Mayor announces two new electric bus routes to cut toxic air pollution
The Mayor of London, Sadiq Khan, today announced two more bus routes will run exclusively electric buses, as part of his ambitious plans to cut London’s toxic air pollution.
London already boasts the largest electric bus fleet in Europe and the addition next spring of 36 buses on routes C1 and 70 – which run between White City and Victoria and between South Kensington and Acton respectively – will take the total number of electric buses to 121 on top of the 2,000 hybrid electric buses.
The new buses are part of the Mayor’s hard-hitting package of proposed transport measures to cut toxic air pollution, including introducing a £10 ‘T-charge’ for the most polluting vehicles and expanding the Ultra Low Emission Zone (ULEZ), as well as bringing forward the ULEZ start date.
It is estimated that long-term exposure to air pollution is responsible for the premature deaths of more than 9,000 Londoners every year. Electric buses produce no exhaust pipe emissions and are a more comfortable ride for passengers due to less noise and fewer vibrations.
The Mayor of London, Sadiq Khan, said: “More than half of London's toxic air pollution is caused by road transport, and our oldest buses are one of the biggest contributors to harmful NOx emissions in central London.
"These new electric buses will eradicate harmful emissions and will have a significant impact on the quality of our air. And this is only the beginning – by 2018 we will stop buying diesel-only double-deck buses completely.
“I want London to become a world leader in hydrogen and electric bus technology and I hope other cities around the world will join me in sending the message that only the cleanest technologies are welcome where we live and work.”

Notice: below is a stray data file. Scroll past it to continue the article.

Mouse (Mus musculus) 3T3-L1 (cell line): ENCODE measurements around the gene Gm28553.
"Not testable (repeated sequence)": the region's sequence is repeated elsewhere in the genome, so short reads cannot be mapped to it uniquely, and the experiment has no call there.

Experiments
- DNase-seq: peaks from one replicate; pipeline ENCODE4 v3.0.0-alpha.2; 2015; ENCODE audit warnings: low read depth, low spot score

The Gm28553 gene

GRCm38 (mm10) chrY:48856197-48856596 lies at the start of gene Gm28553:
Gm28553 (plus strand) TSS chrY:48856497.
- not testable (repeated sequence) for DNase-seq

TfL’s Managing Director of Surface Transport, Leon Daniels, said: “We’re delighted to be working with RATP to deliver greener buses for this city. They will help improve air quality and offer a better journey experience for customers. This is a momentous time as we help deliver the Mayor’s vision for cleaner, safer transport network.”
In 2016, the 507 and 521 became central London’s first fully-electric routes, part of the Mayor’s commitment to have 300 zero-emission single-deck buses serving the centre of London by 2020.
As part of his package of measures, the Mayor is ensuring TfL leads by example with a comprehensive plan to transform the capital’s bus fleet, including:
- making sure all double-decker buses operating in the central Ultra Low Emission Zone comply a year earlier by 2019, meaning each of the 3,100 double-deck buses operating in the zone will be Euro VI hybrid;
- expanding the ULEZ retrofit programme to up to 3,000 buses outside the central zone by 2020 (up from 800) and to 4,200 by 2021 (more than 5,000 in total);
- procuring only hybrid or zero-emission double-decker buses from 2018;
- create 12 Low Emission Bus Zones, operational by 2020, that will see NOx emissions along particular routes fall by more than 80 per cent;
- more than 3,100 double-deck buses operating in London to be hybrids by 2019.
At an international summit last November, the Mayor called on other cities around the world to follow London’s lead and work together to challenge bus manufacturers to produce more zero-emission buses and make cleaner bus technology cheaper.
Chief Executive of RATP group, Elisabeth Borne, said: “RATP group is the European leader in the transition to ultra-low emission buses. The ongoing rollout of low-emission buses in both London and Paris is a testament to our commitment to the decarbonisation agenda. I am proud of our partnership with Transport for London as we seek to develop innovative and environmentally sustainable mobility for Londoners. We look forward to working together for many years to come.”
Notes to editors
- Routes C1 and 70 will become the fifth and sixth in the capital, following the conversion of routes 312, 507, 521 and route 360 (which will convert before the end of the year).
- London currently has more than 2,000 hybrid electric buses, representing around 20 per cent of the fleet.
- In addition, there are eight zero emission hydrogen buses operating on route RV1 (Covent Garden to Tower Gateway) and TfL is trialling inductive charging technology which enables diesel-electric hybrid buses to charge their batteries wirelessly while they wait at bus terminals.
- TfL has also accelerated the introduction of ultra-low emission Euro VI buses with more than 1,500 in service.